The Budget Matters Less But Yes, It Still Matters!

The Budget Matters Less But Yes, It Still Matters!Union Finance Minister Nirmala Sitharaman (L) and past Union Finance Minister Arun Jaitley (R) (Sonu Mehta/Hindustan Times via Getty Images)
Snapshot
  • Prime Minister Modi has embraced businesses and their contribution towards the  country and what is genuinely required is a similar attitudinal shift across all levels of government. Such an attitudinal shift would be critical towards realizing our full potential and this budget should be a reflection of the same.

    The 2019-20 budget would be an excellent start towards correcting past mistakes and archaic policies that are more suitable for a pre-globalized India.

The focus of this entire week is on the Union Budget for FY 2019-20. Amidst all the noise, it is easy to forget how the relative importance of budget has come down since the introduction of the Goods and Services Tax (GST). It is equally easy for people to dismiss the importance of the budget in their lives. However, doing either would be a mistake.

The current budget comes at a critical time when the Indian economy has witnessed a decline in its growth rate from 8 per cent to 5.8 per cent over three quarters. That amounts to approximately 2.2 per cent of a decline in growth rates and it suggests that something drastically went wrong from the second quarter of FY 2018-19. What went wrong is a subject that has already been explored by many, and perhaps will be revisited over the next couple of months but the first and most important issue at hand is to ascertain whether this slowdown is temporary in nature or not.

In many ways, the budget will provide us with a broad policy direction over the next five years, as it tells us what to expect and what not to expect. Given the recent slowdown, we should expect a budget that aims at the revival of the ‘animal spirits’ of the private sector in order to boost economic growth. Doing so would require correcting for miscalculations made in the past regarding the banking sector as credit off-take continues to be muted while the cost of capital continues to remain high. The fact that the we have the highest corporate tax rates doesn’t help us either.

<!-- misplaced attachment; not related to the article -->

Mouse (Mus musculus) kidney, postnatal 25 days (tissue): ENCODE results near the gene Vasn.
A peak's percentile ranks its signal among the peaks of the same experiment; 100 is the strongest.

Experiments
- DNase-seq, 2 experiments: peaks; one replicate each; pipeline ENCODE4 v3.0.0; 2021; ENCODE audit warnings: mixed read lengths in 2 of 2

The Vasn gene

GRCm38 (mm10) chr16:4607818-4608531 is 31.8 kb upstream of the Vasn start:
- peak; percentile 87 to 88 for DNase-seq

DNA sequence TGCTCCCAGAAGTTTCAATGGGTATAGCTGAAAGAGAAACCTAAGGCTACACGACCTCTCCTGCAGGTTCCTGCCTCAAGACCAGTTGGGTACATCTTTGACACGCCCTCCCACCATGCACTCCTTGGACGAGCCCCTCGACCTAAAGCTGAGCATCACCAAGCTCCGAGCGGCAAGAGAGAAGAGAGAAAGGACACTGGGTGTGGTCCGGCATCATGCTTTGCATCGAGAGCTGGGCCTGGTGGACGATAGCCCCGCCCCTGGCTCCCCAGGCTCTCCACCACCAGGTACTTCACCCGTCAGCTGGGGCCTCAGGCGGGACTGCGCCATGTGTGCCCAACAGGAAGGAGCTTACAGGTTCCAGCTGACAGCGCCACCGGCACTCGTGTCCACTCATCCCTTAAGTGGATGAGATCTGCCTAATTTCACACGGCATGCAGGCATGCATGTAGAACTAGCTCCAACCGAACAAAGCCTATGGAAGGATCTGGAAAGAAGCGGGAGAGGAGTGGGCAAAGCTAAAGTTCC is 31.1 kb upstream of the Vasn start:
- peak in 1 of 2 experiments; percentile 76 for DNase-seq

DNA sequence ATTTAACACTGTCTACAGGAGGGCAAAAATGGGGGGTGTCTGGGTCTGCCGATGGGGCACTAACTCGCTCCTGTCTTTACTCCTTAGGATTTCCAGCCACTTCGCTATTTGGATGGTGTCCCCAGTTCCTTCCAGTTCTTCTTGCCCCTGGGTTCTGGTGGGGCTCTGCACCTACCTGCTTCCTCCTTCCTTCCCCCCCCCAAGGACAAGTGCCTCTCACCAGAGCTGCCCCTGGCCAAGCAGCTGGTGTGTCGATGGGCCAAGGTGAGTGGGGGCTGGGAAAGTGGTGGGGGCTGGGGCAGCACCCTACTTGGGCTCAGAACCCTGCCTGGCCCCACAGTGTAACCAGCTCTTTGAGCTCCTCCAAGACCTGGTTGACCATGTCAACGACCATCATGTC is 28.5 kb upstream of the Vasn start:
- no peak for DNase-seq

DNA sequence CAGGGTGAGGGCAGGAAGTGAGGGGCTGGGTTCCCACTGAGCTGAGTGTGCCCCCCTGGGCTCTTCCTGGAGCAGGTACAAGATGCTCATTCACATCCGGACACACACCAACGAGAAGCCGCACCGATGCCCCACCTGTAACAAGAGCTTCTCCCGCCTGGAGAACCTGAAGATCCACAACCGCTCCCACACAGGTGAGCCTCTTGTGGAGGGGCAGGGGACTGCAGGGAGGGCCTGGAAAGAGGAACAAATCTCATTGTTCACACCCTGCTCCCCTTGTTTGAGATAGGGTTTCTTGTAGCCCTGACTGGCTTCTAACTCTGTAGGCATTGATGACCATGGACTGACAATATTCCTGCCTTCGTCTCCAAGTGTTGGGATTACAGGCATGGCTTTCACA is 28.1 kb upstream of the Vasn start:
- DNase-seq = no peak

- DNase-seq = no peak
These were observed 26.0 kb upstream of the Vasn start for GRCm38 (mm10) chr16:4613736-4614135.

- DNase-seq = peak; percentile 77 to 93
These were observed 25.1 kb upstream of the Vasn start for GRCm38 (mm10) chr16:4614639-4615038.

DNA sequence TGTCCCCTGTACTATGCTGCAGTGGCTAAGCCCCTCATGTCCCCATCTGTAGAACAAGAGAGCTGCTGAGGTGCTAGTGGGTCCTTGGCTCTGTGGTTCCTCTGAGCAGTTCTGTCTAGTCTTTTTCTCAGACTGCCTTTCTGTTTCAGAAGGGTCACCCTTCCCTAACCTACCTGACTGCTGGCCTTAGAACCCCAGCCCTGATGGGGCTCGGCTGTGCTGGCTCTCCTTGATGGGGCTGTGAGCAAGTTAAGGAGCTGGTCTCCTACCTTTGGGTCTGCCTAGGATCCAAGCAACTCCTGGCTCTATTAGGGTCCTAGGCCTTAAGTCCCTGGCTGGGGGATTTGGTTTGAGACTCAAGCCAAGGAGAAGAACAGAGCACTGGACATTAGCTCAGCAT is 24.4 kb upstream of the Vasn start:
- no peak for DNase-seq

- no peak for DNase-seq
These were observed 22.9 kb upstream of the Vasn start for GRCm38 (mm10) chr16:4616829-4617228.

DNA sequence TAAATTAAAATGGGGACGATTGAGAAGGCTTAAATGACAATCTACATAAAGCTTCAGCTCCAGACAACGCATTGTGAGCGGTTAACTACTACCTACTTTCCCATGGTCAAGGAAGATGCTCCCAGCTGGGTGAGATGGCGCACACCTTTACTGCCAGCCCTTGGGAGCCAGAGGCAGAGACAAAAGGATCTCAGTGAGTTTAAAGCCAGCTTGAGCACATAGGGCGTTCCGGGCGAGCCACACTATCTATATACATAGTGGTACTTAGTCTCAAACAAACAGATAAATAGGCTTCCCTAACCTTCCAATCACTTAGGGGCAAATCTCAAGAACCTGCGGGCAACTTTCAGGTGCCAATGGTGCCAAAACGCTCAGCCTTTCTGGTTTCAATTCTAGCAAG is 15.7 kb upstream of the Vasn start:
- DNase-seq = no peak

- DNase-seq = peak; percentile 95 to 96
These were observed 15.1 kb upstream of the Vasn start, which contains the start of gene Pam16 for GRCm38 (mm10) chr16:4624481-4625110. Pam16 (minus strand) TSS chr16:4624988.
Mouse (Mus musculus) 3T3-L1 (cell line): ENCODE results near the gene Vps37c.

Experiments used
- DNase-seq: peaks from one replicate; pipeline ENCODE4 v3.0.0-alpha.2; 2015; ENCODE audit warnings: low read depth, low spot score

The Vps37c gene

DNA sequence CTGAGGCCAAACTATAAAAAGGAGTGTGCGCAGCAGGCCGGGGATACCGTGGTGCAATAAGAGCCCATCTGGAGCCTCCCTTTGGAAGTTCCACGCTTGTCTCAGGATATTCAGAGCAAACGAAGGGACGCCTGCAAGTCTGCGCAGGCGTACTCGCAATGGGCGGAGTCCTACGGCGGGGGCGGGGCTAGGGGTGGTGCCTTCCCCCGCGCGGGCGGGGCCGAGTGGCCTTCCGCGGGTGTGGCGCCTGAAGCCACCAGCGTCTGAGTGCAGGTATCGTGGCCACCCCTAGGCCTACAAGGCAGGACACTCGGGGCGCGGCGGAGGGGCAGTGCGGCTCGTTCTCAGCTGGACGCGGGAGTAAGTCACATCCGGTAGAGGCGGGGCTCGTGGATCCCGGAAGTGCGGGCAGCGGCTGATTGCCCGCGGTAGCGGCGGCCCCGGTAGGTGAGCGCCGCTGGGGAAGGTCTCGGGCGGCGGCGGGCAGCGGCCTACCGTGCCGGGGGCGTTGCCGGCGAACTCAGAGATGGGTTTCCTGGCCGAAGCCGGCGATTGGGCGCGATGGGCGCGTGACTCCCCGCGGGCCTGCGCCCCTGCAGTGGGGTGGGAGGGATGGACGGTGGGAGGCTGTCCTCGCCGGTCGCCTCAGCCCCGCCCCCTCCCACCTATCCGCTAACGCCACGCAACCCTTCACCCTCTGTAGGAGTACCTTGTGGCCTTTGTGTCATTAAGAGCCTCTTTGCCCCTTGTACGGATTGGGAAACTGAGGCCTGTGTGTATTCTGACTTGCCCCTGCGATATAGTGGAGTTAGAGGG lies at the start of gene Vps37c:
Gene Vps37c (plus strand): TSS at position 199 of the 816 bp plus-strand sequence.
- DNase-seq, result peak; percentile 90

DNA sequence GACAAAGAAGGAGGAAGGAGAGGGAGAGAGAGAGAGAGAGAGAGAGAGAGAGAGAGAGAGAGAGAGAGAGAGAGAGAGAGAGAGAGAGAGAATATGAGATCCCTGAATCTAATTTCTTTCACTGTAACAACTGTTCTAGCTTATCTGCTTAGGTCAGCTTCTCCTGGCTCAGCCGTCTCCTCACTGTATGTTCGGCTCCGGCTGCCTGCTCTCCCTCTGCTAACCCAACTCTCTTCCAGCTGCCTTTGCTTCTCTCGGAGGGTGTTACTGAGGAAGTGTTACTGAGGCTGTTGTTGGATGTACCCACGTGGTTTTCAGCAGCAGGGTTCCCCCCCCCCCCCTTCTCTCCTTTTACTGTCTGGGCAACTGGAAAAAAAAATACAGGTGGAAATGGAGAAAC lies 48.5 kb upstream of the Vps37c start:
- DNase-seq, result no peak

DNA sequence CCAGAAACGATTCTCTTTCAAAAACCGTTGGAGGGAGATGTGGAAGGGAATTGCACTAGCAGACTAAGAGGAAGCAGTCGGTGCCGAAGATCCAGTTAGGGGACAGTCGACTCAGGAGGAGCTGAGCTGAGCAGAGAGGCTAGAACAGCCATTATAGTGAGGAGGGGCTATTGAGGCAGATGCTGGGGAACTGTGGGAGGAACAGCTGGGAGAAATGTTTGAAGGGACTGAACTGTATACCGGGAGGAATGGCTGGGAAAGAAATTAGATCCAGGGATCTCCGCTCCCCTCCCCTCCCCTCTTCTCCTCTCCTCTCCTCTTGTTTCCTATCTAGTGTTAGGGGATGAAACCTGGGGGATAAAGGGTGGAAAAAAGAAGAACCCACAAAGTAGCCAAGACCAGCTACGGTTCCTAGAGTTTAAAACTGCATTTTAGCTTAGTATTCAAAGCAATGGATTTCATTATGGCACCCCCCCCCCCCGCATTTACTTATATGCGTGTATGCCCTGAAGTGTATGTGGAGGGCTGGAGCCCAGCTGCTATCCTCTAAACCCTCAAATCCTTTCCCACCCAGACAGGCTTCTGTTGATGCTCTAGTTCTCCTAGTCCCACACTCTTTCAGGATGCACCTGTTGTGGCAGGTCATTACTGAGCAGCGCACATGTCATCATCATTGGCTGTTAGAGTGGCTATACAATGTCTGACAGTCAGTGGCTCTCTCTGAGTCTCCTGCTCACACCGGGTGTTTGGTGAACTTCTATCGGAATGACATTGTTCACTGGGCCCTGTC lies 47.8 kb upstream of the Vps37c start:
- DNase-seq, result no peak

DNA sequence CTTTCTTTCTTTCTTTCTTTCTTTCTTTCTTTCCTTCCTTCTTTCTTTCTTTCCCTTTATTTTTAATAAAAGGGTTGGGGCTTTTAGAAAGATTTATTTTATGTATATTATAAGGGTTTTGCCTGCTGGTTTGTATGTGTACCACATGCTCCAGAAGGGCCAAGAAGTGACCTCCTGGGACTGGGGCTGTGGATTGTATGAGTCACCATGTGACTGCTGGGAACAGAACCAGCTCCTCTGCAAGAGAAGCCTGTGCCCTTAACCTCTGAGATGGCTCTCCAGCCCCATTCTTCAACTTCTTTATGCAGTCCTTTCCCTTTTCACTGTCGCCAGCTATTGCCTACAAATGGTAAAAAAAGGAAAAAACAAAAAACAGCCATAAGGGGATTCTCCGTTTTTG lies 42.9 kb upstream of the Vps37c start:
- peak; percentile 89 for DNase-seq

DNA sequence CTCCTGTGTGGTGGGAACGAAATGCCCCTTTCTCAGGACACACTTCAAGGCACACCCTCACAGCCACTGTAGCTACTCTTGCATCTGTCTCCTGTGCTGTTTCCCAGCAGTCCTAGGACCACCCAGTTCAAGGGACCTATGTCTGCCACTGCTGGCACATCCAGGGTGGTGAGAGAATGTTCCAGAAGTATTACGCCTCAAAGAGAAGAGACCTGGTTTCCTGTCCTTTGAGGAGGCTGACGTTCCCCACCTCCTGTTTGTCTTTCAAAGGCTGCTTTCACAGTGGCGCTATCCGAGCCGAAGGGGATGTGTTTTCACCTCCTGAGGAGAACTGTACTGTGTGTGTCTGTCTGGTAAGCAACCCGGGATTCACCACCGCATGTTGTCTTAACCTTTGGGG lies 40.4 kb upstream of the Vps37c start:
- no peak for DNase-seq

While not everything can be resolved by the budget, there are at least a dozen issues that the budget can resolve. For starters, there’s a genuine need to understand that India is no longer a closed economy. What happens in the globalized world is going to impact the domestic economy and therefore, we cannot have the highest corporate tax rates in the world and then wonder why our firms are so leveraged, or why investments are picking up in the economy. The same logic extends to our real interest rates that have only increased throughout 2018. Ease of doing business does require competitive rates of taxation and low cost of capital so we should seriously consider lowering them.